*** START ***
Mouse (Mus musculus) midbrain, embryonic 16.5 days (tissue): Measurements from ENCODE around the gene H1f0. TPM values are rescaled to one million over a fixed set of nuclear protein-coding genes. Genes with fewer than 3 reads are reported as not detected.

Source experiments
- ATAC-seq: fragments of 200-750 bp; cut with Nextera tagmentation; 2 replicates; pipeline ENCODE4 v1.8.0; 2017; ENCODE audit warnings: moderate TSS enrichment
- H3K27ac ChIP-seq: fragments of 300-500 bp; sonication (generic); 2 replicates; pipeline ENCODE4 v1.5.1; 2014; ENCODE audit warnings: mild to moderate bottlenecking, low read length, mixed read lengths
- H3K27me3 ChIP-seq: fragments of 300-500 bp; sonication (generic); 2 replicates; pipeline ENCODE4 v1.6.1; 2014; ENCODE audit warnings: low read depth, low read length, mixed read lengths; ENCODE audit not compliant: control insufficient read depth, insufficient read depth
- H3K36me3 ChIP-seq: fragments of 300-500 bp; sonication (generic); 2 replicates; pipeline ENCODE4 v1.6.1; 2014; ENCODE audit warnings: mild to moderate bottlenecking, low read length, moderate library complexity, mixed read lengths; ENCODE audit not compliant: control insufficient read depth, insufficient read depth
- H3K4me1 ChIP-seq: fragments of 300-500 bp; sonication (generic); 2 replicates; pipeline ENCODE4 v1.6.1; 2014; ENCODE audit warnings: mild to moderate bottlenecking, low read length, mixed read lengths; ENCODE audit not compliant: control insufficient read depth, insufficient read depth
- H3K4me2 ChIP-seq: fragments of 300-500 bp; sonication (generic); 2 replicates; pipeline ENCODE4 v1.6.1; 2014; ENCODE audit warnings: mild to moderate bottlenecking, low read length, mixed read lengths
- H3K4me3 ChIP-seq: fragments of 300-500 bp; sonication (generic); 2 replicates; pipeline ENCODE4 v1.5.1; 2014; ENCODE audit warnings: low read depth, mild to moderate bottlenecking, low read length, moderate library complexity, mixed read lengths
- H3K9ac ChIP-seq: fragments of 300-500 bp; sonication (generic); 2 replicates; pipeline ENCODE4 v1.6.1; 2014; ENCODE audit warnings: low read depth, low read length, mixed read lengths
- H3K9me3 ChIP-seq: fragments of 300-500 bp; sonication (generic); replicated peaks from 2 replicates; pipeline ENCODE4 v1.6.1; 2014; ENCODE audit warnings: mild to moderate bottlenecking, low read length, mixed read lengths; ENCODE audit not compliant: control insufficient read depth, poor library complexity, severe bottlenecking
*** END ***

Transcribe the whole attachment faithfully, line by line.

Mouse (Mus musculus) midbrain, embryonic 16.5 days (tissue): Measurements from ENCODE around the gene H1f0. TPM values are rescaled to one million over a fixed set of nuclear protein-coding genes. Genes with fewer than 3 reads are reported as not detected.

Source experiments
- ATAC-seq: fragments of 200-750 bp; cut with Nextera tagmentation; 2 replicates; pipeline ENCODE4 v1.8.0; 2017; ENCODE audit warnings: moderate TSS enrichment
- H3K27ac ChIP-seq: fragments of 300-500 bp; sonication (generic); 2 replicates; pipeline ENCODE4 v1.5.1; 2014; ENCODE audit warnings: mild to moderate bottlenecking, low read length, mixed read lengths
- H3K27me3 ChIP-seq: fragments of 300-500 bp; sonication (generic); 2 replicates; pipeline ENCODE4 v1.6.1; 2014; ENCODE audit warnings: low read depth, low read length, mixed read lengths; ENCODE audit not compliant: control insufficient read depth, insufficient read depth
- H3K36me3 ChIP-seq: fragments of 300-500 bp; sonication (generic); 2 replicates; pipeline ENCODE4 v1.6.1; 2014; ENCODE audit warnings: mild to moderate bottlenecking, low read length, moderate library complexity, mixed read lengths; ENCODE audit not compliant: control insufficient read depth, insufficient read depth
- H3K4me1 ChIP-seq: fragments of 300-500 bp; sonication (generic); 2 replicates; pipeline ENCODE4 v1.6.1; 2014; ENCODE audit warnings: mild to moderate bottlenecking, low read length, mixed read lengths; ENCODE audit not compliant: control insufficient read depth, insufficient read depth
- H3K4me2 ChIP-seq: fragments of 300-500 bp; sonication (generic); 2 replicates; pipeline ENCODE4 v1.6.1; 2014; ENCODE audit warnings: mild to moderate bottlenecking, low read length, mixed read lengths
- H3K4me3 ChIP-seq: fragments of 300-500 bp; sonication (generic); 2 replicates; pipeline ENCODE4 v1.5.1; 2014; ENCODE audit warnings: low read depth, mild to moderate bottlenecking, low read length, moderate library complexity, mixed read lengths
- H3K9ac ChIP-seq: fragments of 300-500 bp; sonication (generic); 2 replicates; pipeline ENCODE4 v1.6.1; 2014; ENCODE audit warnings: low read depth, low read length, mixed read lengths
- H3K9me3 ChIP-seq: fragments of 300-500 bp; sonication (generic); replicated peaks from 2 replicates; pipeline ENCODE4 v1.6.1; 2014; ENCODE audit warnings: mild to moderate bottlenecking, low read length, mixed read lengths; ENCODE audit not compliant: control insufficient read depth, poor library complexity, severe bottlenecking